Lactococcus lactis is a hard-working bug. Designated as the state microbe of Wisconsin, Lactococcus is used in the production of buttermilk, cheese, and yogurt. And according to researchers from Concordia University, the microbe could help turn plant matter into biofuels.
So should we gear up for a cheese shortage, considering how ethanol subsidies diverted corn crops and raised global food prices?
Concordia researchers recently discovered that the scaffolding proteins on the surface of the microbe can be engineered to break down plant material. "This is the first study to show how the scaffolding proteins can be secreted and localized to the cell surface  of Lactococcus," explained Concordia biology professor Vincent Martin in a statement.
It's a small step towards biofuel production, to be sure, but the Concordia research paper  emphasizes that it is a "key step in the development of recombinant microorganisms capable of ... direct conversion of cellulosic substrates into fuels." In other words, the Lactococcus study could be the precursor to other studies that use genetically-engineered microbes to efficiently produce fuel.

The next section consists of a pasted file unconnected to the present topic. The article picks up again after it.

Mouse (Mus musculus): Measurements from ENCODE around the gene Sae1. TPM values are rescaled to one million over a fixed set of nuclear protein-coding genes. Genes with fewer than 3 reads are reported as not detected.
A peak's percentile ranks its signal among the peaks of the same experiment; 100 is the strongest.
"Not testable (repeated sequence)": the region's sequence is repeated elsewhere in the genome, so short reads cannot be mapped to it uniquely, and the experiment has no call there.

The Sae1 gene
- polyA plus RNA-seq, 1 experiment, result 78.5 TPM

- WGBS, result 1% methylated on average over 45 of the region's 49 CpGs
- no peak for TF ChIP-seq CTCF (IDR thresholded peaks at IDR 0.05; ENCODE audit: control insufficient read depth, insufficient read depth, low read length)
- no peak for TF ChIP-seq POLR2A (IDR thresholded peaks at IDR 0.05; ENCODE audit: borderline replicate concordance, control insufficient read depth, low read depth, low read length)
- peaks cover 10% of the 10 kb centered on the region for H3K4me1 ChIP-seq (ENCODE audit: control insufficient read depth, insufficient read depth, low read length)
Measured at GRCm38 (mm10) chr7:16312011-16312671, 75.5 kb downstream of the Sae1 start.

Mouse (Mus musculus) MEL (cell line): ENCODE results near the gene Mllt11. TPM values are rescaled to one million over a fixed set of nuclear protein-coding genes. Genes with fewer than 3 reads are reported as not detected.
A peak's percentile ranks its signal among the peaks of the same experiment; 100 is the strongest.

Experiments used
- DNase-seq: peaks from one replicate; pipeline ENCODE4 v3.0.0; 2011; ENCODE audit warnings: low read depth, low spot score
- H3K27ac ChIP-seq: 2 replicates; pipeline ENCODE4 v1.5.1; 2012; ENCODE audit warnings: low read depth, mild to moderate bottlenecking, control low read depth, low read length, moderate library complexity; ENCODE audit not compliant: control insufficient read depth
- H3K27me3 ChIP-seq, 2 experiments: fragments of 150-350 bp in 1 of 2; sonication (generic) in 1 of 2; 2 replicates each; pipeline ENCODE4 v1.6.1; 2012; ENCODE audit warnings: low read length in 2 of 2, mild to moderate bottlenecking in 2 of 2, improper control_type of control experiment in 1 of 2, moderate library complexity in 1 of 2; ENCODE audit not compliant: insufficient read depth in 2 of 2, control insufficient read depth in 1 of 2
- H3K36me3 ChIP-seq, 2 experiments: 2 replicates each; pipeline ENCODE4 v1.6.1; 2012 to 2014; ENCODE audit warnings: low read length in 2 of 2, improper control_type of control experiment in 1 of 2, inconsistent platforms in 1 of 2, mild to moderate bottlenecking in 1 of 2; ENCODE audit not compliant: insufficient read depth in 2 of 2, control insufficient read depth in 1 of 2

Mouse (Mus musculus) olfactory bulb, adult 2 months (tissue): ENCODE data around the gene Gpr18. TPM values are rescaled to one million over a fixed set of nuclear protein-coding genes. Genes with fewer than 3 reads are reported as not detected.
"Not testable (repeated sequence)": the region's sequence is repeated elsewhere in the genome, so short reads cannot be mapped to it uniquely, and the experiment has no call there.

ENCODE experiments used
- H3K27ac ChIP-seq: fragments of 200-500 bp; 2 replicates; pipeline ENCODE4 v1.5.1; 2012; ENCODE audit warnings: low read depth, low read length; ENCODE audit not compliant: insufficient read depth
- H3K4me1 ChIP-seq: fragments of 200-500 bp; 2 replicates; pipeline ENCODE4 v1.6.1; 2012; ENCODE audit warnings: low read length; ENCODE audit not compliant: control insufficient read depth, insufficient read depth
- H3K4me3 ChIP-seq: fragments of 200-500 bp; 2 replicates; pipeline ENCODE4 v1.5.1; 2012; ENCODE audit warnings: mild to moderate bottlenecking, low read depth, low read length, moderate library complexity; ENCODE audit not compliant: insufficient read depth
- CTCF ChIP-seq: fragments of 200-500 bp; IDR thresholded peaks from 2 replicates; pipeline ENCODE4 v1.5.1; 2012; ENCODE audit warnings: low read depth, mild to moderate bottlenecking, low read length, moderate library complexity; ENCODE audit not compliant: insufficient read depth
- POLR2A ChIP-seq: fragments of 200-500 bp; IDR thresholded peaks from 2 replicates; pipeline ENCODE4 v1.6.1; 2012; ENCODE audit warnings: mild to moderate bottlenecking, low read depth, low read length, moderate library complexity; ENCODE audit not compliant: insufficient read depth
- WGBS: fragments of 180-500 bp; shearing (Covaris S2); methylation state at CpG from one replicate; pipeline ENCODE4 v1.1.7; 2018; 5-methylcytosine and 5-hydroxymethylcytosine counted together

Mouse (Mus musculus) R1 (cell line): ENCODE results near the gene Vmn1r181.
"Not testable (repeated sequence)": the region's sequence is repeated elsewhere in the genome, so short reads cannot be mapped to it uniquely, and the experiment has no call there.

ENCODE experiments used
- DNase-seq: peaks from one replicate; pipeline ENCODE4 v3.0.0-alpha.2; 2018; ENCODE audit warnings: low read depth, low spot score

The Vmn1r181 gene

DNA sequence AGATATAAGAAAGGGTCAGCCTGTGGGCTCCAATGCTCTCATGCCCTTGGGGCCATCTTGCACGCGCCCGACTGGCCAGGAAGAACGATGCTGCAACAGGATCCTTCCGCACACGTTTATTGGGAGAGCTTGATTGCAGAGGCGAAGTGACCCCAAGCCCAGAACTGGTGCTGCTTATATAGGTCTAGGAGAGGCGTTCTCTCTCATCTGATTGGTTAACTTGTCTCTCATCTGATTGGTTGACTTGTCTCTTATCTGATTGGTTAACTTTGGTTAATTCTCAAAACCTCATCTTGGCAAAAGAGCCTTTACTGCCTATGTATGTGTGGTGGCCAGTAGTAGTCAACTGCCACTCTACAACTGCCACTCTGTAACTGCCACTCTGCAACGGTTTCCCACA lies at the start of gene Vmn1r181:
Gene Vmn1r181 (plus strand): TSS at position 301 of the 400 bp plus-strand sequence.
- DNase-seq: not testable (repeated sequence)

It also means we don't need to worry about a cheese shortage anytime soon. Other bacteria could be used for the same biofuel-producing purpose (e.coli , for example). In any case, the microbe can be produced in the lab. As long as researchers feed fast-growing and easily replaceable plant matter to their biofuel-excreting Lactococcus microbes, we won't have a problem.